A classmate wants to know if I'm gay. How should I respond? - page 2

:uhoh21: I'm not sure how to handle this. Today a friend of mine told me that a classmate of ours was fishing for information regarding my sexual orientation. This male student was asking... Read More

  1. by   gitterbug
    You already have a code you have adopted. It is sound and seems to work for you. I would keep my personal affairs personal. If more gossip comes your way, you can confront this person in the nonthreatening way the other posters have suggested. Good luck.
  2. by   kharing
    I would ignore the entire issue and wouldn't bother approaching this person. Similar gossip hounds are in my program. They seem to get caught up in everyone else's business. Ironically, these are the same people that struggled to maintain their grades. They most likely will be failing out this semester.
  3. by   Doc to be
    Quote from SethJ
    :uhoh21: I'm not sure how to handle this. Today a friend of mine told me that a classmate of ours was fishing for information regarding my sexual orientation. This male student was asking inappropriate questions. It makes me uncomfortable that he feels the need to bring this up with other classmates of mine. I am gay. This however, is irrelevant and frankly none of his business. It has always been my policy to keep my home life separate from nursing school. We spend so much time together in clinicals and class and I have a feeling the rumor mill will be churning. Should I let it go? Bring it up with him?...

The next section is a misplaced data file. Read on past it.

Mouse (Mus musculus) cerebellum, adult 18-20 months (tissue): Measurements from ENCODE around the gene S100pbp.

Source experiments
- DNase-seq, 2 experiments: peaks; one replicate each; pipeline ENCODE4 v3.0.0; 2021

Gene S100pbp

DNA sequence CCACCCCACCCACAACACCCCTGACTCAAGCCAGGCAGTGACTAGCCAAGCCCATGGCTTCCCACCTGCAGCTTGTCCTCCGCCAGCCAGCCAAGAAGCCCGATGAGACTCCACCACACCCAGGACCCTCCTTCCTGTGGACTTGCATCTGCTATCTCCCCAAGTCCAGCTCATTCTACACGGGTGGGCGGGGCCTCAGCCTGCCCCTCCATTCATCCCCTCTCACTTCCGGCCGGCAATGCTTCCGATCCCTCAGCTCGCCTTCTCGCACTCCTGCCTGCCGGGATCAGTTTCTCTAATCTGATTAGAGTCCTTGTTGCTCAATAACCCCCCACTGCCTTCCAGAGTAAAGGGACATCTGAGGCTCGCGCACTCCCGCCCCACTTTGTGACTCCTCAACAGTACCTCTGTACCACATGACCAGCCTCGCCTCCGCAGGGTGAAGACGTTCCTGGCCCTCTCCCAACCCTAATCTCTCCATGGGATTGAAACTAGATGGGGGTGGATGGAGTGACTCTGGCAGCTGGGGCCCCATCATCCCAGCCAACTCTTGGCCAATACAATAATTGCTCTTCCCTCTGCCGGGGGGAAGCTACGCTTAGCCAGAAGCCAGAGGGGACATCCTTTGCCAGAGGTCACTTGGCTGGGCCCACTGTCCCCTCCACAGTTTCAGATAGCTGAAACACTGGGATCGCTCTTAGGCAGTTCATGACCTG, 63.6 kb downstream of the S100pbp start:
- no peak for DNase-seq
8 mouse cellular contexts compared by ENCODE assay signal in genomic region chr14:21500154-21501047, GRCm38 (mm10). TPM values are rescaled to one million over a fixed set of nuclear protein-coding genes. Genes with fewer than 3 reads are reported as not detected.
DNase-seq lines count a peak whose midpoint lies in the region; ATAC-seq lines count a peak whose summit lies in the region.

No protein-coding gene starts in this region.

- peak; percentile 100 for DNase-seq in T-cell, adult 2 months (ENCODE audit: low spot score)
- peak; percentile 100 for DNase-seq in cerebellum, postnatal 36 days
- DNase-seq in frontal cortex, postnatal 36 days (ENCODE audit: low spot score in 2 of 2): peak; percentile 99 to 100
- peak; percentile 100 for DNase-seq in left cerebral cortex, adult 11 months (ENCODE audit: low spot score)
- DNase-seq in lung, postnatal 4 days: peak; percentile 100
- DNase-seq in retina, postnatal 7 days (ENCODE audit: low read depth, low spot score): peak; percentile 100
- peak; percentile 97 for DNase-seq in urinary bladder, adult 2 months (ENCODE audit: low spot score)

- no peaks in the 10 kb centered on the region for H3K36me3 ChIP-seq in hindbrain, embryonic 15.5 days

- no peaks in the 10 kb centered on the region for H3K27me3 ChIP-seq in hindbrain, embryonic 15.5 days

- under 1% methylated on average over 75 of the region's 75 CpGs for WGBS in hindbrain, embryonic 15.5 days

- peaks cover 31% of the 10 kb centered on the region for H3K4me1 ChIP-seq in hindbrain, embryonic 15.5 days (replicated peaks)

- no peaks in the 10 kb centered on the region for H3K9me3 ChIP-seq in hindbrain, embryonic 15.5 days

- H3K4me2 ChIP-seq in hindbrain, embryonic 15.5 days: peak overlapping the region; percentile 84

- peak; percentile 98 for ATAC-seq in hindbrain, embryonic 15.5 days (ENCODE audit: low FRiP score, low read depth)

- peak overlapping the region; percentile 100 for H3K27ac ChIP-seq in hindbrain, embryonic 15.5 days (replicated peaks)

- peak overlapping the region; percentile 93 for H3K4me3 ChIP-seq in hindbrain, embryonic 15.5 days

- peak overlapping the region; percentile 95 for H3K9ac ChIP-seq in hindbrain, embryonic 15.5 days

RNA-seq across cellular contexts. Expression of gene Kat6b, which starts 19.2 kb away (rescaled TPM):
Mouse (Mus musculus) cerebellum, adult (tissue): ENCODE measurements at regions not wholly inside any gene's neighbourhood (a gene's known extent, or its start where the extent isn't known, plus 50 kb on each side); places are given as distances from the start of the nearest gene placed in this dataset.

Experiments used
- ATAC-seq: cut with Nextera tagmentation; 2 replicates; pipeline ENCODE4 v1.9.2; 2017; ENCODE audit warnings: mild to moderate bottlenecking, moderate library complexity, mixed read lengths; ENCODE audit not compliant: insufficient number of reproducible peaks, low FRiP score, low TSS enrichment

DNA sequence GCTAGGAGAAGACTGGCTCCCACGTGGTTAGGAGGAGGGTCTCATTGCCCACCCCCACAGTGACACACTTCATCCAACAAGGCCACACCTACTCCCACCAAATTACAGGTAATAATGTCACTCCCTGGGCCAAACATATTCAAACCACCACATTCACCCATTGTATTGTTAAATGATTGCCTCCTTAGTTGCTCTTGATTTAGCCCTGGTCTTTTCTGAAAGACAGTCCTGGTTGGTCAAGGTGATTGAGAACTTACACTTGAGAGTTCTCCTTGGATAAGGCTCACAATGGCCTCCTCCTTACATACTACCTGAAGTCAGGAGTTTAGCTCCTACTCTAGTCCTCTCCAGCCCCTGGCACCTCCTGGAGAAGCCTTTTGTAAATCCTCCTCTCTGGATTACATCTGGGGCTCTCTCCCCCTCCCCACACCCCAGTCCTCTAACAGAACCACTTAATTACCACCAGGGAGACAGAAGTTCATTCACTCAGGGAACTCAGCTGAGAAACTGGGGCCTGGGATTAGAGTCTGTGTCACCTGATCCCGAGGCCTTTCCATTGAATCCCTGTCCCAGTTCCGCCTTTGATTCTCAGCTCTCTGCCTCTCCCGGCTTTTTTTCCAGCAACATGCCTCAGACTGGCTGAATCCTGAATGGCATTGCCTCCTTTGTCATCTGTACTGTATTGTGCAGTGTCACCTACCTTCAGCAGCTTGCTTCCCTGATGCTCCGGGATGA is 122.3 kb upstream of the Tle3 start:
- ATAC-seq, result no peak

*sigh* don't make such big deals out of it. I'm not gay, but I have a few gay friends and be get along great. Their being gay is no secret, and nobody cares.
    Why does he ask your classmates instead of you? Well, how do you think an insecure straight guy would react if someone walked up and said "Are you gay?" He would be offended.

    Be straightforward, just tell him "yes I am gay, why do you ask?"

    This however, is irrelevant and frankly none of his business. It has always been my policy to keep my home life separate from nursing school.
    Sexual orientation is a relevant part to someone's personality. If you have friends in school, then home life can never be completely separate from school, not if your friends care about you.

    We spend so much time together in clinicals and class and I have a feeling the rumor mill will be churning. Should I let it go? Bring it up with him?...
    Kill the rumor. Find a way to let people know you are gay without flaunting it. Just be matter-of-fact about it. Wear a gay-pride pin or something.
    Use your friends for support; THEY know that you are gay, don't they? Just explain that yes you are gay, but you aren't in the market right now. If you haven't brought it up wit the other guy yet, let your friends do it.